That’s a pretty thorough analysis…but I agree! There’s no need to use info from ivy league schools to begin with since most people won’t attend them anyways.

  22. says

    I had $30,000 when I graduated in 2006 and I paid it all off in May. We currently have my husband’s loans $8,500 left and they are interest free until he graduates. We hope to pay those off in January as well.

    I was actually having a discussion with a friend of mine. I don’t think that whether or not I can afford to pay for my children’s college is the reason I choose to have one, two, three or more children. Children are obviously expensive, but according to this graphic, I doubt I will be able to pay for one child to go to college, let alone two or three. That won’t be a deterrent though. I’m curious if you plan to pay for your children’s tuition in full. I don’t think it’s feasible for the majority of the middle class… but my friend has wealthy parents so, there you go.

    • says

      No, we don’t. We save monthly for their college and occasionally put in lump sums throughout the year. Our goal is just to save as much as we can without sacrificing other savings goals like retirement or vacations. Then we’ll pay as much of their schooling as we can.

  23. says

    This is a good reason to just start drilling into the kids head now that the school name doesn’t matter, the degree does. That and community college to knock out the gen ed courses isn’t a bad idea. You can knock out the same courses at a fraction cost and then just transfer to a 4 year school to finish out the degree.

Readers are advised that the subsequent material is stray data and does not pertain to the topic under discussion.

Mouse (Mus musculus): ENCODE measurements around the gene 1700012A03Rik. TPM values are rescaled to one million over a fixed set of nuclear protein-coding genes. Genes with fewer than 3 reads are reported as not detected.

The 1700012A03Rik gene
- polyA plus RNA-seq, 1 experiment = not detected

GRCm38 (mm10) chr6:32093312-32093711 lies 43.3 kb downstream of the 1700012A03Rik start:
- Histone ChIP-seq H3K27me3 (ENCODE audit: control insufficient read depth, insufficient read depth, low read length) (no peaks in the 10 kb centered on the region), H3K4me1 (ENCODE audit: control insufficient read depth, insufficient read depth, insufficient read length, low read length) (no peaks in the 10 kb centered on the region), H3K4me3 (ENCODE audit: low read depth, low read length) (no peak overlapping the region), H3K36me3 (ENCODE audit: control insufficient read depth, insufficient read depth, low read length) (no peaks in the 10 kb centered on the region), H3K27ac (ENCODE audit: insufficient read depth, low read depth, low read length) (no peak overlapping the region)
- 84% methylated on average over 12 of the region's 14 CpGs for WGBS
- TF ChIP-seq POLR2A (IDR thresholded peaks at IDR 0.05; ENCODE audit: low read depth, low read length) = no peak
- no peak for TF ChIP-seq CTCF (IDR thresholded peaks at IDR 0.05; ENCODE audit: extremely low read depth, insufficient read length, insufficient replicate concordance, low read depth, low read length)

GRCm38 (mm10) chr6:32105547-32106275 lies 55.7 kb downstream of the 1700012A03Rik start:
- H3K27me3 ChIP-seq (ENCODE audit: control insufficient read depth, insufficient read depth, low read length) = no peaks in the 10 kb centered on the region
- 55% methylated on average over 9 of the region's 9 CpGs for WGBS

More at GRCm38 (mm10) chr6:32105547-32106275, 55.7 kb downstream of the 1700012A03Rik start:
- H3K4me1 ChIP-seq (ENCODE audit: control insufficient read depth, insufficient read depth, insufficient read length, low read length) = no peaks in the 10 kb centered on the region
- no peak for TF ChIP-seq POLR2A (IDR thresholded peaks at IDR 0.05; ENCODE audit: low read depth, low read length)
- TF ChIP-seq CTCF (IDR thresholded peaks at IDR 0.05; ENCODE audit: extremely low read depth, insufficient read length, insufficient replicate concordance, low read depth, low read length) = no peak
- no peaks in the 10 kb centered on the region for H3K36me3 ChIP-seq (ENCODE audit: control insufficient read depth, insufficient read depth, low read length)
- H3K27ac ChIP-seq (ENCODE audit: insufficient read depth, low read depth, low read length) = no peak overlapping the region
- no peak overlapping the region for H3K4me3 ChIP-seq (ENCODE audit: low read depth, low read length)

24. says

    Wow, some pretty scary numbers there, but an interesting thing to note about paying debt and how much of a difference those extra 50 bucks per month would make.

    Fortunately, in Romania college costs are still very low and in many cases, for those with great grades and exam results, education is free. Private schools go as high as $7,000 per year, but the average I believe is around $1,000, which is less scary than the numbers you have there in the US.

  25. says

    You can just say “student loan” to me and I get riled up, lol. this is a interesting graphic!

    I have worked for organizations that encourage students to go to college immediately after high school and it’s frustrating when you see so many kids who truly aren’t ready and are only setting themselves up for future loan debt. I’m a big advocate of “gap years” so that a kid can work or intern before college to try to “figure things out” if they aren’t offered any significant scholarships to college.

    Don’t even get me started on for-profit colleges like the University of Phoenix! ugh.